We will also want to examine whether it is in the public interest that apparently competition, can and should, be set aside on this. I was shocked, when the Payments Council last gave evidence, that they had not conducted a rigorous cost benefit analysis. We asked them to go away and do some number crunching. In this new inquiry we can now examine their latest conclusions and work."

Chase Card Services becomes First Major U.S. Bank to Issue Chip-and-Signature Technology

Chase Card Services, a division of JPMorgan Chase & Co. announced it is the first major U.S. bank to issue chip-and-signature, a credit card with EMV chip technology that provides consumers with better ease-of-use and stronger security while travelling abroad. Chase will first unveil chip-and-signature on the JPMorgan Palladium credit card in June, a card serving customers who frequently travel abroad, and later to other Chase credit cards within the year.

Chase's cards with chip-and-signature technology will feature both an embedded encrypted chip and traditional magnetic strip to accommodate merchants in the United States.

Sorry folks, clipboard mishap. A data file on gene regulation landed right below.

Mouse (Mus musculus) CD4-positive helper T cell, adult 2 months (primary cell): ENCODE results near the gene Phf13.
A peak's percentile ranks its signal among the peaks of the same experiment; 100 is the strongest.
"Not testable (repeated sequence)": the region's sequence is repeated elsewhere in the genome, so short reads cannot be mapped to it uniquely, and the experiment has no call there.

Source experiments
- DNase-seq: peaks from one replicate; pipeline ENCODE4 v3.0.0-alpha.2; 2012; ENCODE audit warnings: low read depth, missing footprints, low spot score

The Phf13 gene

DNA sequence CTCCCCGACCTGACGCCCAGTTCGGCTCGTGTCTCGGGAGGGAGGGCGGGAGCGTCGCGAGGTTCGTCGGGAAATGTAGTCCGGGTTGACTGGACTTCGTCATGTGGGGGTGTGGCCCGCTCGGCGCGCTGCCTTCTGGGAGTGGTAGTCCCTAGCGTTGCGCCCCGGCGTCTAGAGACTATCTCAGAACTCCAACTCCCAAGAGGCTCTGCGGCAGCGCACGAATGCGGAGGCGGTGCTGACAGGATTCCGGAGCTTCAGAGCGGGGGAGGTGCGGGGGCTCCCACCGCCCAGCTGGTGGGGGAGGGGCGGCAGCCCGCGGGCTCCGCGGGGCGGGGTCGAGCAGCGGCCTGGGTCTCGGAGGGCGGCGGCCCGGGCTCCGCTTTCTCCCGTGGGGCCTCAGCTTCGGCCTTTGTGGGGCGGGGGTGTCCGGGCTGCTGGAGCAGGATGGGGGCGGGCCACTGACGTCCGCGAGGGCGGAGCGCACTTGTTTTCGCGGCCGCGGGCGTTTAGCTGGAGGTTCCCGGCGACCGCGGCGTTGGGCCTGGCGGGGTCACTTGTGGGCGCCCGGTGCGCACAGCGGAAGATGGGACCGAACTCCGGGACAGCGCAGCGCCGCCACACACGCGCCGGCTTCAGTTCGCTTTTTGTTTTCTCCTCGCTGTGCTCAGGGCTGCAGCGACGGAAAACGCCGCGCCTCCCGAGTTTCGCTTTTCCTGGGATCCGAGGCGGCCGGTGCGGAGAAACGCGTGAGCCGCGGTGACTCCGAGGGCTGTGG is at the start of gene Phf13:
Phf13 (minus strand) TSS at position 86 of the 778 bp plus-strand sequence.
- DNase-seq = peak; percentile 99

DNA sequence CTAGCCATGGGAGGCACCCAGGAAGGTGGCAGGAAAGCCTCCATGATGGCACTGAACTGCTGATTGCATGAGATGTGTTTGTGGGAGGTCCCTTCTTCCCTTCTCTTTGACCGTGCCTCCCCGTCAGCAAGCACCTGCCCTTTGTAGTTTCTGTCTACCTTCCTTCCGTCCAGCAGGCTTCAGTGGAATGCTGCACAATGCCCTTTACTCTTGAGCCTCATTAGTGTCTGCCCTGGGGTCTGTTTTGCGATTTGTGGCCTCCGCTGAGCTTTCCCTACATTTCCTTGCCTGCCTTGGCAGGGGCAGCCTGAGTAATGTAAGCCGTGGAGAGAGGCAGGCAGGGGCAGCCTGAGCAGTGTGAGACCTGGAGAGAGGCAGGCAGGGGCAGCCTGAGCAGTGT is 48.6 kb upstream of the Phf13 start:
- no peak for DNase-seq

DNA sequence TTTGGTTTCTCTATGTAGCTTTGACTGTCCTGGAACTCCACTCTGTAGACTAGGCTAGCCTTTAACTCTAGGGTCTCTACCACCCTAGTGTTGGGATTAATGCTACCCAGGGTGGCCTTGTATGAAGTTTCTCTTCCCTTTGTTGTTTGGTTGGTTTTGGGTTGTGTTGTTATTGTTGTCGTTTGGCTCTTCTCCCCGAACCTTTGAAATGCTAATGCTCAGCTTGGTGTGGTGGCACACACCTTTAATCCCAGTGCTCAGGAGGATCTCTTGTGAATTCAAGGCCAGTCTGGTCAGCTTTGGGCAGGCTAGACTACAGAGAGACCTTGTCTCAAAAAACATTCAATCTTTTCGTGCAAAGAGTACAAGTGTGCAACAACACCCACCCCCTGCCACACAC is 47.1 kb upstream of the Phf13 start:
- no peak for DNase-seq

"Although chip-enabled terminals are fairly uncommon in the United States where the vast majority of merchants only support magnetic strip cards, our focus is to provide chip-and-signature cards to our card members who frequently travel outside the United States," said David Porter, general manager, Chase Card Services.

Is Cloud Computing a Data Centre in the Sky?

Research by Infosecurity Europe of 1000 commuters aimed to find out if office workers understand 'geek speak' has discovered that many are not as tech or security aware as they could be. When asked what cloud computing meant, a quarter thought it was a data centre in the sky. A fifth thought it was something that Microsoft advertises, 10% global warming caused by overheating computers and 10% guessed it was a trendy club in Soho. Only 35% thought it was a new way to access IT services over the internet.

In answer to the question 'What makes Smartphones smart?' a third of commuters thought it was because they look really cool, 46% correctly said it was because they can run applications and also email and web browsers, 9% said it was because they use artificial intelligence. A small minority said it was because smartphones can tell the time in 137 languages or contain nanobots.

When asked what android is, a third said a new Science Fiction film, 10% a new robot invention and 17% said it was Darth Vader's father! A miserable 4 out of 10 people correctly said it was an operating system for mobile phones.